Monday, August 28, 2017

Houston (part one)

Have a look:

You'll need to click on that for the full-size image, but it's worth your time. Basically, the Houston metro area has had 25-35 inches of rain since Harvey came to shore Saturday morning. Most of that came in a 48-hour period.

I read somewhere that the amount of rain that had fallen (as of yesterday) was equivalent to the entire continental United States receiving .16 of an inch of rain.

What's happening right now in Houston? It's raining. Pretty hard.

It will be a long, long time before anything seems normal again in Houston.

It's not just Houston, either. From Rockport to Houston, the entire Gulf Coast has been savaged, and further inland, the Colorado River is at its highest level in 104 years. There is still massive and unprecedented flooding to come.

If the storm had tracked 50-75 miles west, Austin would have been crushed by 30+ inches of rain, but instead, it was spared. 7-8 inches of rain in the metro area, which was incredibly fortunate. Or not, depending on your point of view, because Houston is much less well-equipped to handle the rainfall.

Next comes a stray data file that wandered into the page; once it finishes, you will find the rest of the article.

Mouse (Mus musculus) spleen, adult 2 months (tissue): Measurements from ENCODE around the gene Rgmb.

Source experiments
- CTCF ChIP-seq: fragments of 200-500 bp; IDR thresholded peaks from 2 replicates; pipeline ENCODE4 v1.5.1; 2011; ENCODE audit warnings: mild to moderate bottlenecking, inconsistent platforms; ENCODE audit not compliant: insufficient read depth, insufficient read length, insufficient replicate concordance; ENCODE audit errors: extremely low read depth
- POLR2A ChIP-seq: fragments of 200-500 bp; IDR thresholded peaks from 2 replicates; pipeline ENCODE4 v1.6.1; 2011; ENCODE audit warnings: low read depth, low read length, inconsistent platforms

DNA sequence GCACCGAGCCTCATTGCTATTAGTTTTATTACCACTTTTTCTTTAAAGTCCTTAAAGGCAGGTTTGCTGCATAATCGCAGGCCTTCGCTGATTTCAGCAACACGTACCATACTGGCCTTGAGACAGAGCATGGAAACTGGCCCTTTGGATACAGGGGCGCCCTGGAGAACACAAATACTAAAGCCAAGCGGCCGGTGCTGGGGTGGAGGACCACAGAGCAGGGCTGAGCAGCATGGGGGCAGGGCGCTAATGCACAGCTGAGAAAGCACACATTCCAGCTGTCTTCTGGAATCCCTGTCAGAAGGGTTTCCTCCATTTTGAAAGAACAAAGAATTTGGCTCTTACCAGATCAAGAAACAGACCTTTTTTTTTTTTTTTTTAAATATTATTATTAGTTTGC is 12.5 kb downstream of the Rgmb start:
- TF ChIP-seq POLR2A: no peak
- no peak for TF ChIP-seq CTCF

I'm not going to post a bunch of weather *orn--you can find it everywhere--but here's one shot that's worth seeing:

See that "4-22" sign? That's a runway designation. You're looking at an airport, and not a small one, either.

Could the flooding have been avoided? No. Did Houston's development policies make this exponentially worse than it needed to be? Absolutely yes, and we're going to talk about that tomorrow.

Site Meter